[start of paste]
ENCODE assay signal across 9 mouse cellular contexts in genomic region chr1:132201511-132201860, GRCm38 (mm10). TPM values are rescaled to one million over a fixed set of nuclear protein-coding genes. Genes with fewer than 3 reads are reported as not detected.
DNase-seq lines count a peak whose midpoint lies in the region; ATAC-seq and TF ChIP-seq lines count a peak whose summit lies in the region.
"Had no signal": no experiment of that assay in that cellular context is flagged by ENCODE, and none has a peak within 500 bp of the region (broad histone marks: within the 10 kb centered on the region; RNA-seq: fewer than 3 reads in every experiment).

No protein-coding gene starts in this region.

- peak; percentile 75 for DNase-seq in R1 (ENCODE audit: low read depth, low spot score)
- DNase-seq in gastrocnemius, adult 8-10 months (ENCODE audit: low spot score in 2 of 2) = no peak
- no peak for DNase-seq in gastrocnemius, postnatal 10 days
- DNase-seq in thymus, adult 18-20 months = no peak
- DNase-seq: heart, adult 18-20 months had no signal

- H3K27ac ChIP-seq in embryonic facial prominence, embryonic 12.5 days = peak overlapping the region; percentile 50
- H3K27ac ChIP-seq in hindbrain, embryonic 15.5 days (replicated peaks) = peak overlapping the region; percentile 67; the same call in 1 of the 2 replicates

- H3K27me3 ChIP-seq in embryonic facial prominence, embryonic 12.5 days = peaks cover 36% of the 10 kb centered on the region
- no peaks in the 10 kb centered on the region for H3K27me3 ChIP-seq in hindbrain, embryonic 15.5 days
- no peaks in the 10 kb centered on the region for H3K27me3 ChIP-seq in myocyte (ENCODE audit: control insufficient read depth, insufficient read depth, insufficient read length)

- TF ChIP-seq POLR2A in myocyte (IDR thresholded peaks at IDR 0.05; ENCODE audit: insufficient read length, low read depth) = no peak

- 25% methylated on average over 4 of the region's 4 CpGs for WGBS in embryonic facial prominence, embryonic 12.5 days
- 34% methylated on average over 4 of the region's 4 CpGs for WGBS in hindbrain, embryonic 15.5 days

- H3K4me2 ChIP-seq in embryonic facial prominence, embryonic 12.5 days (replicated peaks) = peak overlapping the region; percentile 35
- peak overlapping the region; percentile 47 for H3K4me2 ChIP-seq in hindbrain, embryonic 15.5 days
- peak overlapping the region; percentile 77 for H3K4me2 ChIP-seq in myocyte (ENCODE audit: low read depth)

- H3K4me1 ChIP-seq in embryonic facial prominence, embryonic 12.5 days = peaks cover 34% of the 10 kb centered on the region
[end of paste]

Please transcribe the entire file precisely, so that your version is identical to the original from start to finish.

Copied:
ENCODE assay signal across 9 mouse cellular contexts in genomic region chr1:132201511-132201860, GRCm38 (mm10). TPM values are rescaled to one million over a fixed set of nuclear protein-coding genes. Genes with fewer than 3 reads are reported as not detected.
DNase-seq lines count a peak whose midpoint lies in the region; ATAC-seq and TF ChIP-seq lines count a peak whose summit lies in the region.
"Had no signal": no experiment of that assay in that cellular context is flagged by ENCODE, and none has a peak within 500 bp of the region (broad histone marks: within the 10 kb centered on the region; RNA-seq: fewer than 3 reads in every experiment).

No protein-coding gene starts in this region.

- peak; percentile 75 for DNase-seq in R1 (ENCODE audit: low read depth, low spot score)
- DNase-seq in gastrocnemius, adult 8-10 months (ENCODE audit: low spot score in 2 of 2) = no peak
- no peak for DNase-seq in gastrocnemius, postnatal 10 days
- DNase-seq in thymus, adult 18-20 months = no peak
- DNase-seq: heart, adult 18-20 months had no signal

- H3K27ac ChIP-seq in embryonic facial prominence, embryonic 12.5 days = peak overlapping the region; percentile 50
- H3K27ac ChIP-seq in hindbrain, embryonic 15.5 days (replicated peaks) = peak overlapping the region; percentile 67; the same call in 1 of the 2 replicates

- H3K27me3 ChIP-seq in embryonic facial prominence, embryonic 12.5 days = peaks cover 36% of the 10 kb centered on the region
- no peaks in the 10 kb centered on the region for H3K27me3 ChIP-seq in hindbrain, embryonic 15.5 days
- no peaks in the 10 kb centered on the region for H3K27me3 ChIP-seq in myocyte (ENCODE audit: control insufficient read depth, insufficient read depth, insufficient read length)

- TF ChIP-seq POLR2A in myocyte (IDR thresholded peaks at IDR 0.05; ENCODE audit: insufficient read length, low read depth) = no peak

- 25% methylated on average over 4 of the region's 4 CpGs for WGBS in embryonic facial prominence, embryonic 12.5 days
- 34% methylated on average over 4 of the region's 4 CpGs for WGBS in hindbrain, embryonic 15.5 days

- H3K4me2 ChIP-seq in embryonic facial prominence, embryonic 12.5 days (replicated peaks) = peak overlapping the region; percentile 35
- peak overlapping the region; percentile 47 for H3K4me2 ChIP-seq in hindbrain, embryonic 15.5 days
- peak overlapping the region; percentile 77 for H3K4me2 ChIP-seq in myocyte (ENCODE audit: low read depth)

- H3K4me1 ChIP-seq in embryonic facial prominence, embryonic 12.5 days = peaks cover 34% of the 10 kb centered on the region